Alien in Welsh Drama

John John (Jack) Williams

Written and researched by David Bohl, with the kind help of family relative Alan Roberts of Penygroes, Caernarfon

The colourful life of J.J.Williams could have easily been overlooked if it had not been for a chance revisit to his 1911 Census entry and the attraction to the name of his flatmate.

A quick google revealed Fred Levi Attenborough was to become the father of the Lord and David Attenborough, so more exploration was required.
Fred was one of JJ's closest friends since attending college in Bangor and they were both football fanatics in our great city.

Born 1884 in Caernarfon, John John (Jac) Williams was the son of a Welsh quarryman, and his mother ran a guesthouse for travellers in the town. In the early years he was educated at the local Board school but after his mother died in 1892 they moved to Pontrhythallt where he attended Llanrug British School. Pontrhythallt is on the now defunct railway line between Caernarfon and Llanberis.

After a period as a pupil-teacher he entered the Normal College, Bangor in 1905 and was awarded his teacher's certificate (first class) in 1907.
Many students from Bangor were recruited by Liverpool Education Authority, both JJ and Fred were lured to the city, JJ becoming an assistant teacher at Granby and Tiber Street schools.

Luckily he crossed paths with the Aliens and despite his diminutive frame and suffering chronic emhpysema from an early age he started playing in or before the 1910-11 season. He also joined the general committee pushing forward an important point:-

Mr Milbourn proposed and Mr Williams seconded "That the treasurer order 6 new club jerseys."

Aliens 2nd v Cosmopolitan 2nd at Clubmoor 2.45

WH Ellis, J.Rumjahn, J.Rotherham, J.Robson, H.Howarth, E.Smith, H.Bayliss, OE.Bayliss, D.Sloss, W.Sloss, J.Williams, W.Parle, N.Howe, WG.Flint, WJ.Inglis, RF.Owens

Liverpool Echo 21st January 1911

At that time there were two J.Williams' playing for the club and on committee, sadly J.G never came back from the Great War (similarly Venmore and Tolson below)

Committee Meeting held at Bee Hotel Aug. 28th 1913

Present Messrs Knipe(chairman), Applebee, Marshall, Ringrose, Helme, Lindsay, S.J.Kay, Outhwaite, King, Facey, W.H.Kay, O'Donnell, H.N.Ellis, Bishop, R.T.Robinson, D.Sloss, H.Bayliss, Venmore, Milbourn, E.Roberts, T.Madoc-Jones, W.G.Thomas, Flenley, Tolson, O.E.Bayliss, Croxford, Kearns, J.Williams, J.G.Williams.

Here he is joining in the sing-song at the Hot Pot Supper of 1913 with a rendition of  “I fear no foe”, perhaps it was a popular Music Hall song.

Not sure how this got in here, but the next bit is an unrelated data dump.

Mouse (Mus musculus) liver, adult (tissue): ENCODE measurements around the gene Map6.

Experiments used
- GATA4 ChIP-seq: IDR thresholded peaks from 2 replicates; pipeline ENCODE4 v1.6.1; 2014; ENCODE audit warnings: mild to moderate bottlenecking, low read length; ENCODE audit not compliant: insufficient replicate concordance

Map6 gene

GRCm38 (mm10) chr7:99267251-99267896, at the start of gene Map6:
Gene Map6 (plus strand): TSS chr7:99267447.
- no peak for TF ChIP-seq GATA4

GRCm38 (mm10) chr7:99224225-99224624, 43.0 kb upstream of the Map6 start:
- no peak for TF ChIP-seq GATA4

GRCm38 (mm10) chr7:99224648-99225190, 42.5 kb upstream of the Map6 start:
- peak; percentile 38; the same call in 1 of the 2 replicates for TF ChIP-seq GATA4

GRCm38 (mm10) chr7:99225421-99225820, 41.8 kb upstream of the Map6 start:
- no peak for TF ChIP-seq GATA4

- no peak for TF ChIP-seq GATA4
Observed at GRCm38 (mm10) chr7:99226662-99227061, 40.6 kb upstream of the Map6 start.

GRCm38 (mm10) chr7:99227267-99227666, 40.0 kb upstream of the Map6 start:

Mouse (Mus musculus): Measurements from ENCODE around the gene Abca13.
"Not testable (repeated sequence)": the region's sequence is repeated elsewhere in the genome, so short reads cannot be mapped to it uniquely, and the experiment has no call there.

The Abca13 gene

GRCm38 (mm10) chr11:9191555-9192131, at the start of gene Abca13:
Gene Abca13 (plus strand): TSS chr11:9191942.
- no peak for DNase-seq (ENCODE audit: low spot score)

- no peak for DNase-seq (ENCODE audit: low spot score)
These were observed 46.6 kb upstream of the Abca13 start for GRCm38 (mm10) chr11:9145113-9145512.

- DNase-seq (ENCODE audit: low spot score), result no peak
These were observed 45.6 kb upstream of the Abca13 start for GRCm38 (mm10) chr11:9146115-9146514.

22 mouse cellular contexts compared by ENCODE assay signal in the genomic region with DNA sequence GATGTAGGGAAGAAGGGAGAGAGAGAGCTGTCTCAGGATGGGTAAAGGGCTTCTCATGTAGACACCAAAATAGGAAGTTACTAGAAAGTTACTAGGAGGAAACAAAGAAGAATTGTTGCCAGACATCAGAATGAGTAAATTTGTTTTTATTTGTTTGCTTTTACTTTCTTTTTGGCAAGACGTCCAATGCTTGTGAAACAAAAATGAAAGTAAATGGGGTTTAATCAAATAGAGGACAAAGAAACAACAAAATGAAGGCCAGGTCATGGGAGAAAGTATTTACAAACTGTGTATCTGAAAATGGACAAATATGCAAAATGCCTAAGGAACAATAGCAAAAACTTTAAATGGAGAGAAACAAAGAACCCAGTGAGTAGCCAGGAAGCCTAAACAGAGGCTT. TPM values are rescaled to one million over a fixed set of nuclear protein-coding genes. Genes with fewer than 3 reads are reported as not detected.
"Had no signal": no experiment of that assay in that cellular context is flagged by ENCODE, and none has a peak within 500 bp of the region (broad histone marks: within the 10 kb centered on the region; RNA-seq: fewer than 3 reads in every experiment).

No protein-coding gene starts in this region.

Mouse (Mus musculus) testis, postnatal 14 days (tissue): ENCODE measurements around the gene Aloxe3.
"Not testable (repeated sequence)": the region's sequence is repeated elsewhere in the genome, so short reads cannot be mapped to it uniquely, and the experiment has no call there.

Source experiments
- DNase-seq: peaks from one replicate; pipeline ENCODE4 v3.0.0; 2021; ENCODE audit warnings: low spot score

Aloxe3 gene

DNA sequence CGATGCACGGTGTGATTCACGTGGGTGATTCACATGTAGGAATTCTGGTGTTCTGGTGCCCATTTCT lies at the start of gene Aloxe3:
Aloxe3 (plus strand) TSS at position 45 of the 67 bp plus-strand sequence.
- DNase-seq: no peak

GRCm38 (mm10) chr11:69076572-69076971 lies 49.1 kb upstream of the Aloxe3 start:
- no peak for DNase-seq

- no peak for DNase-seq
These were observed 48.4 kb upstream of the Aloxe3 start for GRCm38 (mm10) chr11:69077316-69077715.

JJ's wife Elsie penned 17 pages of notes about his life before she passed on at the ripe age of 95, some of which appear next:-
Many Welsh people met in “The Young Wales Club” in Upper Parliament street and he became one of the Presidents there. Fred and JJ were fervent theatre goers, they frequented art galleries,  libraries and as the finances improved they would visit the Continent to take photographs. 

JJ was living life to the full, but it all came to an end when war broke out, and being medical category C3 he did not have a call up to the army. Since many of his friends were away from Liverpool, at the age of 31, he agreed to take the appointment of Head of Cefnfaes School in Bethesda. The uprooting from Liverpool proved very painful.

JJ brought a richer life to the pupils, concentrating on culture and music, the pupils would read music and appreciate the works of the great composers. This was very ambitious for a school drained of academic potential. There were portrait and landscape paintings in every classroom, the male pupils concentrated on gardening, with obvious benefits after leaving school, and the girls would concentrate on home making. Choirs from the school were successful in open competitions and the Welsh National Eisteddfod.
Attention was given to the school from His Majesty's Inspectors, yet funding was not very forthcoming.
Professor Glyn Davies of Liverpool University was a constant visitor to Cefnfaes and he stated “Mr Williams’ skill in in recognizing good teachers has produced a staff of unusual assistants who work in his own spirit.” However JJ left Bethesda and returned to Merseyside. Two of his closest friends remained, Dr Arthur Owen and Professor Garmon Jones.

After two years of being a school inspector in Birkenhead, JJ was appointed Deputy Director of Education there.

In 1917 he began working on an M.A. thesis for the University of Liverpool under the supervision of Professor Glyn Davies. His subject was “Political elements in Welsh literature, 1788-1840”. He was awarded his MA in 1923, but he also included additional papers on the organization of drama in Wales.

Between 1915-1945 he was an adjudicator in Drama for the Welsh National Eisteddfod and 1924-1930 was the producer of the Welsh Dramatic Society of UCNW, Bangor. 
JJ was also interviewed for the post of Director of the West Region for the BBC. 

A must read is the Dictionary of Welsh Biography entry by Gwilym Arthur Jones, (1925-98), Bangor.

When World War II broke out in 1939, JJ was put in charge of Operation Pied Piper, the evacuation of Birkenhead schools to Meirionethshire and Montgomeryshire. His knowledge of the proposed reception areas and of the Welsh language was of great value. See Alien Pied Pipers
He left the Birkenhead Authority in 1948 and he died on Boxing Day 1950, E.Morgan Humphreys wrote in the Liverpool Daily Post, January 1,1951 He had vision and ideas and courage”. 

[photo courtesy of family member Alan Roberts]




All Aliens RFC, Seft0n RUFC photographs, programmes and memorabilia Copyright © 2012 Sefton RUFC